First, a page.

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Imagine how different your life would be if you had a condition that made your vision poor, being outdoors risky, and your appearance different from everyone else. Doesn’t sound easy. But for the duration of this episode, you’re going to experience what it would be like if you were albino.

Would you have red eyes? How would your genes be different? Why could the Sun kill you?

According to the National Organization for Albinism and Hypopigmentation, albinism occurs in all racial and ethnic groups. In the U.S., approximately one in 18,000 to 20,000 people has some type of albinism. In other parts of the world, the occurrence can be as high as one in 3,000.


It happens everywhere, but albinism is most common in sub-Saharan Africa. It can be difficult for albinos to make a living in these regions. Their skin is so sensitive to sunlight that they can’t do agriculture work.

And growing food is the main income-producing activity in many rural areas. But lack of income isn’t the only threat to albinos. In Tanzania, at least 75 people with albinism have been killed since 2000. What spurred these tragic murders?

In some parts of the world, it’s believed that albino body parts possess magical powers and are sold on the black market for as much as $75,000. Even if you don’t live in sub-Saharan Africa, you’d still face discrimination and stigma. And you’d have a lot of physical obstacles to overcome.


But what really is albinism and why does it have such a huge effect your body? It all starts with melanin. Melanin creates the color of your skin, hair, and eyes. You have several genes that produce and distribute this complex polymer.

But sometimes, one of those genes doesn’t work correctly, causing a lack of melanin. This results in the snow-white appearance that we imagine when we think about albinism. But there are actually different types of albinism. Oculocutaneous albinism affects your eyes, hair, and skin. It’s more common than Ocular albinism which only involves your eyes.

We’re going to stick with Oculocutaneous albinism in this episode, which is the type that affects your whole body. So what would happen if everyone became albino? We’re going to skip over the immediate chaos and jump to a future where we’ve got things a little more figured out.

And even though we’re all albino, you wouldn’t look like everyone else. The amount of melanin and pigmentation in your skin and hair would still differ from person to person. Your eyes would most likely be blue, but they could also be hazel or brown. And no, they wouldn’t be red.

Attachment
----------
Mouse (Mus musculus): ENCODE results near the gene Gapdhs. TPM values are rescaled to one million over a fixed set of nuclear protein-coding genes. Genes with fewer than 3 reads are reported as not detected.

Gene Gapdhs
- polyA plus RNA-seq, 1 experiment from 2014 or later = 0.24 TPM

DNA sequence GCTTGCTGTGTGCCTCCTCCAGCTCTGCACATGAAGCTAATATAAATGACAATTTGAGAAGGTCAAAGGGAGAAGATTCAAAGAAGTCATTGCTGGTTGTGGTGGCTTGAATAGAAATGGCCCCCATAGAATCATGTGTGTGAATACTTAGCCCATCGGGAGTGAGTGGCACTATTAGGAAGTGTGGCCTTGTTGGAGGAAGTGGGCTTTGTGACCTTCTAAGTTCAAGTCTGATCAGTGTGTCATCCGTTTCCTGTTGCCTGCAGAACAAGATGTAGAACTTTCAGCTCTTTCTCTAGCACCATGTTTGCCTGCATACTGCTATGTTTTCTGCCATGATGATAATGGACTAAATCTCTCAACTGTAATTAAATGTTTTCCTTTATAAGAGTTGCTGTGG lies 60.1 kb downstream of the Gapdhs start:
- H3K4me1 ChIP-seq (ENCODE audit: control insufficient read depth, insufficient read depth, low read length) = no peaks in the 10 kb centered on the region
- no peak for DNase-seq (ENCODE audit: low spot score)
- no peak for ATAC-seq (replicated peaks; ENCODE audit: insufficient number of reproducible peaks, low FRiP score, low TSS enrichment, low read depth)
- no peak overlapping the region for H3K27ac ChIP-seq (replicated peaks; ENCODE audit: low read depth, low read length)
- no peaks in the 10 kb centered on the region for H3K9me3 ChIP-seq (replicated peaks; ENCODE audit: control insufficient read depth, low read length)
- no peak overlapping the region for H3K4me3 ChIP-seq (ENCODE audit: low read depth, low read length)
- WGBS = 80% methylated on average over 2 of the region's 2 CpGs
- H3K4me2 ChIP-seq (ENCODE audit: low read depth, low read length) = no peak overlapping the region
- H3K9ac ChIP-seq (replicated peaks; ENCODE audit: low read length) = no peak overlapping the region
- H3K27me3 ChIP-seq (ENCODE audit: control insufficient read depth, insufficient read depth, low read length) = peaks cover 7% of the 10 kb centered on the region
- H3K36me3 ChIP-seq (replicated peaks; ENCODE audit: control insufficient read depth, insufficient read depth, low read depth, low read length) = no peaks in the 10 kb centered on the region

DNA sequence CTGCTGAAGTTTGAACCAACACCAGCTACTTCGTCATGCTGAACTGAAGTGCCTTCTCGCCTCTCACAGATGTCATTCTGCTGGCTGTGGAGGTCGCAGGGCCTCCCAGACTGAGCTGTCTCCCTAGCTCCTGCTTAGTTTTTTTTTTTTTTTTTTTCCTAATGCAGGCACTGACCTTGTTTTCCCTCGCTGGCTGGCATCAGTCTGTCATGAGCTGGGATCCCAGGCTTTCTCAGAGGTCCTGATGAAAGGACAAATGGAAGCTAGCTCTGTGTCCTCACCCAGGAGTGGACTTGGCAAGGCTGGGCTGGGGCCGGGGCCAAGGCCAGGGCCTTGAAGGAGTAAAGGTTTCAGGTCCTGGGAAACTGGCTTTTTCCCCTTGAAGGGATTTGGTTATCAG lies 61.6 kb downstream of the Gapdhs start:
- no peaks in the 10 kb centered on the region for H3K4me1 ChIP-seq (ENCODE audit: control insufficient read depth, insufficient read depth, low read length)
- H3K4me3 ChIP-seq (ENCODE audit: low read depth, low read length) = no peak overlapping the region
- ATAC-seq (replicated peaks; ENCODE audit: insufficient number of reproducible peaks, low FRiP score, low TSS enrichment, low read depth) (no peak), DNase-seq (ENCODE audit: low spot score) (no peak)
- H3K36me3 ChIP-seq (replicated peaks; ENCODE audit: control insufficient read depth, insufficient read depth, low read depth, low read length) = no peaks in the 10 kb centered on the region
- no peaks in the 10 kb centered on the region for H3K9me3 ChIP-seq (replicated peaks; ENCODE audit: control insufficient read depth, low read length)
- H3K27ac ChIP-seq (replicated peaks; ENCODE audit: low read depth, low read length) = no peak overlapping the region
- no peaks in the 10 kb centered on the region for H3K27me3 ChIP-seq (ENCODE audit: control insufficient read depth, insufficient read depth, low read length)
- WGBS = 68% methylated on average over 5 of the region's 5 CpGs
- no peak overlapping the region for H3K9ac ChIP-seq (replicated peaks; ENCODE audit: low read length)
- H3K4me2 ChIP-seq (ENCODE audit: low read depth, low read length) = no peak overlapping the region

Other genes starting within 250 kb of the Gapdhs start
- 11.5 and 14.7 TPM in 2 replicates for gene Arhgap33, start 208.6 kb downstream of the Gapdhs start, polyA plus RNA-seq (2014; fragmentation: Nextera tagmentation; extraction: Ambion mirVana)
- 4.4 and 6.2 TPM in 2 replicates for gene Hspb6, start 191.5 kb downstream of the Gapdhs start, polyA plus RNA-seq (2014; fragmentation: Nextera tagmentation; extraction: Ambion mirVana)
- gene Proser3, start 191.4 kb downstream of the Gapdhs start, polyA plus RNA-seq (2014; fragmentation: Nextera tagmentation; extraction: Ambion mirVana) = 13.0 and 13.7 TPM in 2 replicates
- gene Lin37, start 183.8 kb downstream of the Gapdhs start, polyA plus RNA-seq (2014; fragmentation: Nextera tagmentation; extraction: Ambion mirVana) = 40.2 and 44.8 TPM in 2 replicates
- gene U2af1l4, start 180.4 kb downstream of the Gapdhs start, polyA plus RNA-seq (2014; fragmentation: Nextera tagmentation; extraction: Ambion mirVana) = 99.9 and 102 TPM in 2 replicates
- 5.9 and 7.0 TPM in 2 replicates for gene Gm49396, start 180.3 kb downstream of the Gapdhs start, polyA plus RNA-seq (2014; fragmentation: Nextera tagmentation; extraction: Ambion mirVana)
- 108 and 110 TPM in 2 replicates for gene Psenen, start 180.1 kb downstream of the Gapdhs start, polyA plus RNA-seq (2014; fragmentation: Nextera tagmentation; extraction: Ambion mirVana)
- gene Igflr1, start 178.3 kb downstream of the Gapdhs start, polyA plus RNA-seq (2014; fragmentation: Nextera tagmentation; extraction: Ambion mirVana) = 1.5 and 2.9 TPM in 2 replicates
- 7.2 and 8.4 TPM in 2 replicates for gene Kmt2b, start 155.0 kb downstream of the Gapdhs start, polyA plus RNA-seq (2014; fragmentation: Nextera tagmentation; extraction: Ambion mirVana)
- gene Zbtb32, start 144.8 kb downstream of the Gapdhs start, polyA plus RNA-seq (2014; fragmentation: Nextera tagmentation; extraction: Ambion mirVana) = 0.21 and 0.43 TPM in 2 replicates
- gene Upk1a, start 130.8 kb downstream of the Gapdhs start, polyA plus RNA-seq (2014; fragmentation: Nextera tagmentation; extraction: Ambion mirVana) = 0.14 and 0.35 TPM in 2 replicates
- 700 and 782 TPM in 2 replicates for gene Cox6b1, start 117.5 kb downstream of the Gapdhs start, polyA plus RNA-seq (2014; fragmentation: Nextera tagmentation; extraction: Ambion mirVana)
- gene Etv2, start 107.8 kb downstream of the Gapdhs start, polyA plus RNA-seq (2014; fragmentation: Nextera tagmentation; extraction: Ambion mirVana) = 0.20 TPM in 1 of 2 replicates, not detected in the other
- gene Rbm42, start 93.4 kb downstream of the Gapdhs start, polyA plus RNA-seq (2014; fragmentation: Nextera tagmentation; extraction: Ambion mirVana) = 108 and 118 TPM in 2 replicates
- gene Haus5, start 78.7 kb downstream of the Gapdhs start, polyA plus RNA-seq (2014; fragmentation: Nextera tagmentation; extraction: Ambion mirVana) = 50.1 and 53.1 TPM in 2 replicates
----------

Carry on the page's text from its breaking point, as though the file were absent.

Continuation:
Sometimes, an albino’s eyes can look red. That’s because the blood vessels at the back of the eye become visible when the lighting is just right. The whole red eyes thing is a myth.

Living with albinism, you’d definitely make different fashion choices. You’d want more coverage, especially in the summer. You’d enjoy wearing nice linen pants or long, lightweight dresses. Sun hats with large brims and big sunglasses would be all the rage. Why?

The lack of melanin in your skin would make you prone to skin cancer. In Africa, 90% of albinos die from skin cancer before they reach age 40. But with the right treatment and precautions, like protective clothing and sunscreen, you could avoid dangerous sun exposure.


Slathering your body in sunscreen would be part of your morning routine. You’d also stay indoors when the sunlight is most intense, only enjoying outside activities in the morning and evenings.

Or, you might decide to move to somewhere with less sunlight. Like Rjukan, a village in the south of Norway, nestled in between the mountains. It only receives direct sunlight for half the year.

But sunnier cities would adapt to everyone’s needs. Huge sun shades would be constructed outside restaurants and public areas. And supersensitive skin wouldn’t be the only thing you’d have to contend with. You’d also have problems with your vision.

Most albinos are legally blind. This means that your natural vision would not allow you to perform some everyday tasks without assistance. So we’d all be using handheld magnifiers, E-readers, and glasses. And braille could become the world’s most common written language.

But, with a legally blind population, our infrastructure would need some major changes. You’d mostly rely on a robust public transportation system outfitted with visual cues. If you have enough money, you’d own a self-driving, electric car.

And if you were one of the few people who were able to drive, you’d enter the specialized and highly sought-after field of driving. If everyone woke up one day inflicted with albinism, then hopefully we’d understand that there’s nothing mythical or superstitious about it. And we’d all have more compassion.

Albinos are people like you and me. And if we redesign our cities with everyone’s unique needs in mind, it could help all of us. How would your work and neighborhood change if everyone was completely blind?


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